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To Do or Not To Do: The Dilemma of Disclosing Anonymized Data Lakshmanan L, Ng R, Ramesh G Univ. of British Columbia. Oren Fine Nov. 2008 CS Seminar in Databases (236826). Once Upon a Time…. The police is after Edgar, a drug lord suspect.

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Oren fine nov 2008 cs seminar in databases 236826

To Do or Not To Do: The Dilemma of Disclosing Anonymized DataLakshmanan L, Ng R, Ramesh GUniv. of British Columbia

Oren Fine

Nov. 2008

CS Seminar in Databases (236826)


Once upon a time

Once Upon a Time…

  • The police is after Edgar, a drug lord suspect.

    • Intel. has gathered calls & meetings data records as a transactional database

    • In order to positively frame Edgar, the police must find hard evidence, and wishes to outsource data mining tasks to “We Mind your Data Ltd.”

    • But, the police is subject to the law, and is obligated to keep the privacy of the people in the database – including Edgar, which is innocent until proven otherwise.

    • Furthermore, Edgar is seeking for the smallest hint to disappear…


I have the pleasure to introduce edgar vs the police

I have the pleasure to introduce Edgar vs. The Police

VS.


Motivation

Motivation

  • The Classic Dilemma:

    • Keep your data close to your chest and never risk privacy or confidentiality or…

    • Disclose the data and gain potential valuable knowledge and benefits

  • In order to decide, we need to answer a major question

    • “Just how safe is the anonymized data?”

    • Safe = protecting the identities of the of the objects.


Agenda

Agenda

  • Anonymization

  • Model the Attacker’s Knowledge

  • Determine the risk to our data


Anonymization or de identification

Anonymization or De-Identification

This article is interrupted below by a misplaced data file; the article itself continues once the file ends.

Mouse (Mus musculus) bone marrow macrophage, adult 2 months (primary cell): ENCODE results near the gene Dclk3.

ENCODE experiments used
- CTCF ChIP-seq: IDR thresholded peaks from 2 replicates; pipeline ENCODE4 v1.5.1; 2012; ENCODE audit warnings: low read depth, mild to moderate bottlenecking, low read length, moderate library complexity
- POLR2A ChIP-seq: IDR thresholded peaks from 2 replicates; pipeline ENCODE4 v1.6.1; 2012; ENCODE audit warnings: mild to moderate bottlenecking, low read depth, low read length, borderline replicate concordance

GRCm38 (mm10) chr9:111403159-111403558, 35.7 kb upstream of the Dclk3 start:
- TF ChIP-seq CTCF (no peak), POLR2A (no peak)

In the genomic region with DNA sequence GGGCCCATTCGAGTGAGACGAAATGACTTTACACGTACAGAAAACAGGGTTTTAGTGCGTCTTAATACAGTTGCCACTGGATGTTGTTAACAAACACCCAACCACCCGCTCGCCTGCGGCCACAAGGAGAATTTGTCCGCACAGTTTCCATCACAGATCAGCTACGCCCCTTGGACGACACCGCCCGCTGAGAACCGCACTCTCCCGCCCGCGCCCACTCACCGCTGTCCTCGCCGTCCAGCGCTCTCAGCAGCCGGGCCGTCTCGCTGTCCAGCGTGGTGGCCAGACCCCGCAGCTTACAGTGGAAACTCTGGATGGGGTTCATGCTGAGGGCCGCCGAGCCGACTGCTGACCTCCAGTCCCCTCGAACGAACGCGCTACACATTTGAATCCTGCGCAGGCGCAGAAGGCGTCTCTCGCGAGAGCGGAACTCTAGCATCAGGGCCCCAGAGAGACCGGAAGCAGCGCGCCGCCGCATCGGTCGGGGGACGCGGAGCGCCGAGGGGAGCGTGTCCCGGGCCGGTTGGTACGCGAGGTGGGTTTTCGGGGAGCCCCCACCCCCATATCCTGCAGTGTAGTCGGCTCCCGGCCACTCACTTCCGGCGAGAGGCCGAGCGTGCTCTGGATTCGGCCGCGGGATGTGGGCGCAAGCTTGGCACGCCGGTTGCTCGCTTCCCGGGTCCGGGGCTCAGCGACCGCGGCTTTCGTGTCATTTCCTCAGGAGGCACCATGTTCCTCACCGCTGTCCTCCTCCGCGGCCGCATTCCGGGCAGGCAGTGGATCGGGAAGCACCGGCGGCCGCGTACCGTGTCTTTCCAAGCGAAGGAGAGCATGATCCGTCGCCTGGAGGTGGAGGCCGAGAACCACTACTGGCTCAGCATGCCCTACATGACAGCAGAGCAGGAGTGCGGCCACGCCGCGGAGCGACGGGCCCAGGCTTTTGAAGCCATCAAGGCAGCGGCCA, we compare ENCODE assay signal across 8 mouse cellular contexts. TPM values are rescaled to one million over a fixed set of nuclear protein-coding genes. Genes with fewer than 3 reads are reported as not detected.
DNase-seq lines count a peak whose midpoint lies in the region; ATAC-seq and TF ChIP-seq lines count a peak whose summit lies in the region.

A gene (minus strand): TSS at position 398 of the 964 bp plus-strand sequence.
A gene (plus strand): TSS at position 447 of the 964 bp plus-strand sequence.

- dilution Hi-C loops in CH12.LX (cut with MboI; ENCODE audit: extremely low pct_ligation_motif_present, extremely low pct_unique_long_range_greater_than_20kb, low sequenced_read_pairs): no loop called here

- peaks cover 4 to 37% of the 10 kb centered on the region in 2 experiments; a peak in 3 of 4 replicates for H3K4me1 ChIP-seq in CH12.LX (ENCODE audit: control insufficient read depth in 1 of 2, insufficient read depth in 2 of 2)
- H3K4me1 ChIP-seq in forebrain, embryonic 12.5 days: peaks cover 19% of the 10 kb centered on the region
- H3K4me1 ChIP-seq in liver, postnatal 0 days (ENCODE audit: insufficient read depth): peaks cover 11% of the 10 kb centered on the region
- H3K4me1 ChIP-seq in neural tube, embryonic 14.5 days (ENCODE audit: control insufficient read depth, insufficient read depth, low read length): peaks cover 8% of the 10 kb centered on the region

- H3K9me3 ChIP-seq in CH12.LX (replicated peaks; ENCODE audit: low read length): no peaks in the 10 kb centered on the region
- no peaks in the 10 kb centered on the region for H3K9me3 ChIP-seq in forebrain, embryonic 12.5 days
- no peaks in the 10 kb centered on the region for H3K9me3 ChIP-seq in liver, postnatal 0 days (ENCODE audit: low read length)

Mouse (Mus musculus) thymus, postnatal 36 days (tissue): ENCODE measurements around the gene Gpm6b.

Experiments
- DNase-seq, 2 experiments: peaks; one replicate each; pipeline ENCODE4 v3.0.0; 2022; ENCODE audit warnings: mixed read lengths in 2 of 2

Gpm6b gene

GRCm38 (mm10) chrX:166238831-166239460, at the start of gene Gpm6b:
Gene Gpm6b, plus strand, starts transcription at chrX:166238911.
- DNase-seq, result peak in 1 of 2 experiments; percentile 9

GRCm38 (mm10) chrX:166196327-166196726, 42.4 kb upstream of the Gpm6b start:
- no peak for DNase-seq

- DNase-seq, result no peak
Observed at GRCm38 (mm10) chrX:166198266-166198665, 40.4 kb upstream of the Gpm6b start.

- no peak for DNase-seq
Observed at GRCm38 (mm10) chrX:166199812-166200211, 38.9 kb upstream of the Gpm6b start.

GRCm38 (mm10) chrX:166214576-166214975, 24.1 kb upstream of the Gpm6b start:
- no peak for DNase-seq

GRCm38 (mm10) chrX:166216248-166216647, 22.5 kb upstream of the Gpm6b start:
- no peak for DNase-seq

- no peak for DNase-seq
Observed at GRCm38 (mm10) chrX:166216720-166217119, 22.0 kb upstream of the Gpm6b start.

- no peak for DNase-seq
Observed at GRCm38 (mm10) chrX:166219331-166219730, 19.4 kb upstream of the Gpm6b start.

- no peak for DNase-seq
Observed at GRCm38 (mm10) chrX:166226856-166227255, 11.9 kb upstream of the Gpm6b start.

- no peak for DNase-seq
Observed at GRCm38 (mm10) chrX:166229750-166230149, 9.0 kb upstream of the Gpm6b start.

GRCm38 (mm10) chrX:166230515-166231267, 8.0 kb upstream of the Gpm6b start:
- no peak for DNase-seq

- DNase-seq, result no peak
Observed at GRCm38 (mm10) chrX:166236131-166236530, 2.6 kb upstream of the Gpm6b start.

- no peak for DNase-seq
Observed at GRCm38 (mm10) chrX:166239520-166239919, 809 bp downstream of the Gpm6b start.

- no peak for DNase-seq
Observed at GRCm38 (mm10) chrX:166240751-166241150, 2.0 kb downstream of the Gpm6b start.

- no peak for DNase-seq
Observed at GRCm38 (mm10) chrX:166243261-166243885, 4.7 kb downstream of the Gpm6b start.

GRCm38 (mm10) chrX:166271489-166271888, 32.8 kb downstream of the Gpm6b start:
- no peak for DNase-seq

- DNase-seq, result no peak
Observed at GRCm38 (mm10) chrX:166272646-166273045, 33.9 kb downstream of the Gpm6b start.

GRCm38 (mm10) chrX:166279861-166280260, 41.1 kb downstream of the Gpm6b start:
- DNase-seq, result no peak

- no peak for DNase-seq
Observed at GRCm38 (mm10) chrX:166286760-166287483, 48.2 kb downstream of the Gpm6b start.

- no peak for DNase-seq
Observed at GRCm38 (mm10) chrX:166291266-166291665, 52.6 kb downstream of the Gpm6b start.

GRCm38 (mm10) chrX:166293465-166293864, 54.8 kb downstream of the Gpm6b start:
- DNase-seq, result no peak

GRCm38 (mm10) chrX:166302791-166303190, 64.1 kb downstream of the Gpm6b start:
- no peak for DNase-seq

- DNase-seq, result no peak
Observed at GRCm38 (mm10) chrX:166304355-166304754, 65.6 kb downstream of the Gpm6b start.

• Transform sensitive data into generated unique content (strings, numbers)

  • Example


Anonymization or de identification1

Anonymization or De-Identification

  • Advantages

    • Very simple

    • Does not affect final outcome or perturb data characteristics

  • We do not suggest that anonymization is the “right” way, but it is probably the most common


Frequent set mining crash course

Frequent Set Mining Crash Course

  • Transactional database

  • Each transaction has TID and a set of items

  • An association rule of the form XY has

    • Support s if s% of the transactions include (X,Y)

    • Confidence c if c% of the transactions that include X also include Y

  • Support = frequent sets

  • Confidence = association rules

  • A k-itemset is a set of k items


Example

Example


Example cont

Example (Cont.)

  • First, we look for frequent sets, according to a support threshold

  • 2-itemsets: {Angela, Edgar}, {Edgar, Steve} have 50% support (4 out of 8 transactions).

  • 3-itemsets: {Angela, Edgar, Steve}, {Benny, Edgar, Steve} and {Tommy, Edgar, Steve} have only 25% support (2 out of 8 transactions)

  • The rule {Edgar, Steve} {Angela} has 50% confidence (2 out 4 transactions) and the rule {Tommy} {Edgar, Steve} has 66.6% confidence.


Frequent set mining crash course you re qualified

Frequent Set Mining Crash Course (You’re Qualified!)

  • Widely used in market basket analysis, intrusion detection, Web usage mining and bioinformatics

  • Aimed at discovering non trivial or not necessarily intuitive relation between items/variables of large databases“Extracting wisdom out of data”

  • Who knows what is the most famous frequent set?


Big mart s database

Big Mart’s Database


Modeling the attacker s knowledge

Modeling the Attacker’s Knowledge

  • We believe that the attacker has prior knowledge about the items in the original domain

  • The prior information regards the frequencies of items in the original domain

  • We capture the attacker’s knowledge with “Belief Functions”


Examples of belief functions

Examples of Belief Functions


Consistent mapping

Consistent Mapping

  • Mapping anonymized entities to original entities only according tothe belief function


Ignorant belief function q

Ignorant Belief Function (Q)

  • How does the graph look like?

  • What is the expected number of cracks?

  • Suppose n items. Further suppose that we are only interested in a partial group, of size n1

  • What is the expected number of cracks now?

  • Don’t you underestimate Edgar…


Ignorant belief function a

Ignorant Belief Function (A)


Compliant point valued belief function q

Compliant Point-Valued Belief Function (Q)

  • How does the graph look like?